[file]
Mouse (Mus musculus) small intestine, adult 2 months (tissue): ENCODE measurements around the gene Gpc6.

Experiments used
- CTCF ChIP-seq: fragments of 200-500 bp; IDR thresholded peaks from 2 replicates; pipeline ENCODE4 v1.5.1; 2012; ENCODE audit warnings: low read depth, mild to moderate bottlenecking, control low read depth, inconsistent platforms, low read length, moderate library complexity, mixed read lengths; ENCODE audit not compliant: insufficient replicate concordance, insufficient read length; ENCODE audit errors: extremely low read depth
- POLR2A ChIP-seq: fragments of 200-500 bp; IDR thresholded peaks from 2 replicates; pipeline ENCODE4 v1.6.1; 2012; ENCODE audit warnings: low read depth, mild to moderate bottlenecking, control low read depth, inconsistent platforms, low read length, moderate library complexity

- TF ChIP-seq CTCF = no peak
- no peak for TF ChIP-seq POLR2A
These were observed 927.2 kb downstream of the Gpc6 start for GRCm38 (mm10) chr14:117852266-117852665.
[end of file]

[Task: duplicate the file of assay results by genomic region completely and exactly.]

Mouse (Mus musculus) small intestine, adult 2 months (tissue): ENCODE measurements around the gene Gpc6.

Experiments used
- CTCF ChIP-seq: fragments of 200-500 bp; IDR thresholded peaks from 2 replicates; pipeline ENCODE4 v1.5.1; 2012; ENCODE audit warnings: low read depth, mild to moderate bottlenecking, control low read depth, inconsistent platforms, low read length, moderate library complexity, mixed read lengths; ENCODE audit not compliant: insufficient replicate concordance, insufficient read length; ENCODE audit errors: extremely low read depth
- POLR2A ChIP-seq: fragments of 200-500 bp; IDR thresholded peaks from 2 replicates; pipeline ENCODE4 v1.6.1; 2012; ENCODE audit warnings: low read depth, mild to moderate bottlenecking, control low read depth, inconsistent platforms, low read length, moderate library complexity

- TF ChIP-seq CTCF = no peak
- no peak for TF ChIP-seq POLR2A
These were observed 927.2 kb downstream of the Gpc6 start for GRCm38 (mm10) chr14:117852266-117852665.